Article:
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Save Sea Turtles and Sea Turtle Habitats

by Deborah Mitchell
The Challenge

Sea turtles have existed for more than 100 million years, but today they are struggling for their lives and their future. The ability of sea turtles to survive threats from their most formidable enemy — humans — depends on our willingness to change how we are impacting the environment, theirs and ours.

Sea turtles play key roles in ecosystems that are critical to them as well as to humans: the oceans, beaches, and dunes. If sea turtles were to become extinct, the negative impact on beaches and the oceans would be enormous.

In the oceans, for example, sea turtles, especially green sea turtles, are one of the very few creatures (manatees are another) that eat a type of vegetation called sea grass that grows on the sea floor. Sea grass must be kept short to remain healthy, and beds of healthy sea grass are essential breeding and development areas for many species of fish and other marine life. A decline or loss of sea grass beds would mean a loss of the marine species that directly depend on the beds, which would trigger a chain reaction and negatively impact marine and human life. When one part of an ecosystem is destroyed, the other parts may follow.

Beaches and dunes are a fragile ecosystem that does not get many nutrients to support its vegetation, which is needed to help prevent erosion. Sea turtles contribute nutrients to dune vegetation from their eggs. Every year, sea turtles lay countless numbers of eggs in beaches during nesting season. Along one twenty-mile stretch of beach in Florida alone, for example, more than 150,000 pounds of eggs are laid each year. Nutrients from hatched eggs as well as from eggs that never hatch and from hatchlings that fail to make it into the ocean are all sources of nutrients for dune vegetation. A decline in the number of sea turtles means fewer eggs laid, less nutrients for the sand dunes and its vegetation, and a higher risk for beach erosion.

All seven species of sea turtles (loggerhead, Kemp's ridley, olive ridley, hawksbill, green, leatherback, flatback) are protected by the Endangered Species Act; six are endangered and one (loggerhead) is threatened. One reason sea turtles are in jeopardy is human demand for sea turtle parts (meat and shells) which continues to rise, even though international trade in such items is illegal under the Conventional for International Trade of Endangered Species of Wild Fauna and Flora. Other dangers to sea turtles include entanglement in commercial fishing nets, pollution, poaching (of eggs), and dredging of coastal areas.

The plight of sea turtles has been recognized by concerned people around the world, and they can use your help to preserve these ancient creatures and their habitats.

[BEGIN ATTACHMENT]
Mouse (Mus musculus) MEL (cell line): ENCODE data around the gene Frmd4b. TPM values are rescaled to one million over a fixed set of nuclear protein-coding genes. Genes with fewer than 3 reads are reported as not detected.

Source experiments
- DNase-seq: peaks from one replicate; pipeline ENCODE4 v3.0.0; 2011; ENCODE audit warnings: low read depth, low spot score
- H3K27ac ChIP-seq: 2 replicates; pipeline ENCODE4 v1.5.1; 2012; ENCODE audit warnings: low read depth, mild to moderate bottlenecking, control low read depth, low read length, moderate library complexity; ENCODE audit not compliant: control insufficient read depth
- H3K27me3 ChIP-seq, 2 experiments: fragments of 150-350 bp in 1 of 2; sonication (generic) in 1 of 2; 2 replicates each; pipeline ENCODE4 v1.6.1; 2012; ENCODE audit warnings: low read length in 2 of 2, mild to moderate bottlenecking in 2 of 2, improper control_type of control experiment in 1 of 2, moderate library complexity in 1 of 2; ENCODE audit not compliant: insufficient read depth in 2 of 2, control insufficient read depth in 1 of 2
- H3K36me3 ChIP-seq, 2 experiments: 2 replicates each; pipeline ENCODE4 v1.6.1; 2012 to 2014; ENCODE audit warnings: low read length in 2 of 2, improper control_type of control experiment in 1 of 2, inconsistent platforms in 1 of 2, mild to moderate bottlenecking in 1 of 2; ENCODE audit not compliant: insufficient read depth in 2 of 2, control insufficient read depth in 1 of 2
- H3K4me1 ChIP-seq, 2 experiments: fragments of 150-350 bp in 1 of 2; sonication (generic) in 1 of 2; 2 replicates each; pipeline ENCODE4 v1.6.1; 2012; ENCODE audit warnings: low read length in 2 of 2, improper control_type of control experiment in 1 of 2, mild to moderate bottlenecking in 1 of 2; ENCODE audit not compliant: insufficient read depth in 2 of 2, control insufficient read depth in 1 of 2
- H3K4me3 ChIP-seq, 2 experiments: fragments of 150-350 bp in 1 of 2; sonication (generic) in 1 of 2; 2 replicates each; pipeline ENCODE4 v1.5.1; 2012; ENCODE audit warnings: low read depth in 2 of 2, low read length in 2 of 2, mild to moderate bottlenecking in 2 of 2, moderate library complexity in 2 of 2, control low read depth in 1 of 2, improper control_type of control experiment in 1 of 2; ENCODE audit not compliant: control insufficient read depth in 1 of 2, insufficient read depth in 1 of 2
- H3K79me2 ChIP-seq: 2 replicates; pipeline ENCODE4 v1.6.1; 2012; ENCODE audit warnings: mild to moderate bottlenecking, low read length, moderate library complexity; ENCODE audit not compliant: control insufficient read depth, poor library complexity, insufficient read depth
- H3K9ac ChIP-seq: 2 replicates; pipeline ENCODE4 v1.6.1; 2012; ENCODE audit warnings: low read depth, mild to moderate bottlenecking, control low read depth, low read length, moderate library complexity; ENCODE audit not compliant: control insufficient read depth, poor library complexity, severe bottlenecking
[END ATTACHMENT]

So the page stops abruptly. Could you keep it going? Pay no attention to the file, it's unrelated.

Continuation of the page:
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Sea turtles migrate thousands of miles to beaches around the world to lay their eggs and to ensure perpetuation of the species. Where would you like to go to help them?

  • Be part of the sea turtle conservation effort in Ecuador, where there are nine different locations your efforts will be appreciated. Volunteer for 2 weeks or longer and help during nesting season or with tagging, diving, and/or collecting samples.
  • In Sri Lanka, be part of the effort to preserve the turtle population. For two to three weeks, you will work along the coast where the tsunami hit in 2004. Some work may involve night patrols on the beach. 
  • In Costa Rica on the Pacific coast, you can help monitor turtle nesting areas and record data, clear the beaches to facilitate nesting, and go on nightly patrols to protect the sea turtles. Stay as little as one week or up to four.
  • Try a Baja Sea Turtle adventure for one week with See the Wild. You will participate in hands-on research with green sea turtles as well as go camping and kayaking in Magdalena Bay.
  • Sea Turtle Conservancy offers a leatherback turtle project at Tortuguero beach. You will work side by side with researchers to find, tag, and record information on the turtles. Nesting season ranges from March until June. 
  • You can help save the green turtle through Sea Turtle Conservancy during nesting season, which runs from June through November. Volunteers work in teams to tag and record nesting turtles. Nightly patrols also are done to mark tracks, count eggs, mark nests, and measure turtles. 

Habitat destruction, human activity, and pollution are causing the numbers of sea turtles to decline at an alarming rate. Volunteers like you can help keep these magnificent creatures a part of the ecosystems that help sustain us all.

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